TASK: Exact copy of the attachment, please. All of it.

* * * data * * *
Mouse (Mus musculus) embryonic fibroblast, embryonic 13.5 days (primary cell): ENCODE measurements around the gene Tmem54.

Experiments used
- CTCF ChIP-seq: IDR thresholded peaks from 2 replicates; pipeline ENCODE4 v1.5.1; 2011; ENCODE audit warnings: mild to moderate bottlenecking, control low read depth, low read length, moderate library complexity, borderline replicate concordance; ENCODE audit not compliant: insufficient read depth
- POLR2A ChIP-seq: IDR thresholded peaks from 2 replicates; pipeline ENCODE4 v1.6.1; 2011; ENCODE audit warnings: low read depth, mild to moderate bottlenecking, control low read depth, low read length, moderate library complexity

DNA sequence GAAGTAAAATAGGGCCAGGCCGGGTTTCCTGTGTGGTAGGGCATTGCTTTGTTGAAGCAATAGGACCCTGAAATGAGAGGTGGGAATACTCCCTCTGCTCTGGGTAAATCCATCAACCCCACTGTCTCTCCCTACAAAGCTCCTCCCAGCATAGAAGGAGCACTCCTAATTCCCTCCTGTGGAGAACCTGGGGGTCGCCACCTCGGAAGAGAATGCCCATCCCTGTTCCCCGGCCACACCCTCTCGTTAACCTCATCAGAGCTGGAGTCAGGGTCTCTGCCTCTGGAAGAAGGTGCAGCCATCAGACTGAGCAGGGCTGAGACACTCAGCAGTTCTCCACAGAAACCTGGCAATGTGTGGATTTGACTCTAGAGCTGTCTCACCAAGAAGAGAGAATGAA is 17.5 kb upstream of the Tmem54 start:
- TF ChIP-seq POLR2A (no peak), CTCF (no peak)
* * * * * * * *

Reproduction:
Mouse (Mus musculus) embryonic fibroblast, embryonic 13.5 days (primary cell): ENCODE measurements around the gene Tmem54.

Experiments used
- CTCF ChIP-seq: IDR thresholded peaks from 2 replicates; pipeline ENCODE4 v1.5.1; 2011; ENCODE audit warnings: mild to moderate bottlenecking, control low read depth, low read length, moderate library complexity, borderline replicate concordance; ENCODE audit not compliant: insufficient read depth
- POLR2A ChIP-seq: IDR thresholded peaks from 2 replicates; pipeline ENCODE4 v1.6.1; 2011; ENCODE audit warnings: low read depth, mild to moderate bottlenecking, control low read depth, low read length, moderate library complexity

DNA sequence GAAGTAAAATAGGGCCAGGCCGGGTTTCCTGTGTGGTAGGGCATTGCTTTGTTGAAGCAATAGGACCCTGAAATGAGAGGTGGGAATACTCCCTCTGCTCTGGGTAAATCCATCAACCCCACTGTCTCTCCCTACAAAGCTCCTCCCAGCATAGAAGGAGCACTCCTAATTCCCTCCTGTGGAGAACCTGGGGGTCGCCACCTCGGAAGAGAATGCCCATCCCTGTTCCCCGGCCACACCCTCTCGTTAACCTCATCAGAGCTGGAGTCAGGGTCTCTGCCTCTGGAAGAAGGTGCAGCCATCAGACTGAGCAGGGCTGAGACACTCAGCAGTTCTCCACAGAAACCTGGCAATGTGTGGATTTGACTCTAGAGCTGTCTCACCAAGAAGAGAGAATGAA is 17.5 kb upstream of the Tmem54 start:
- TF ChIP-seq POLR2A (no peak), CTCF (no peak)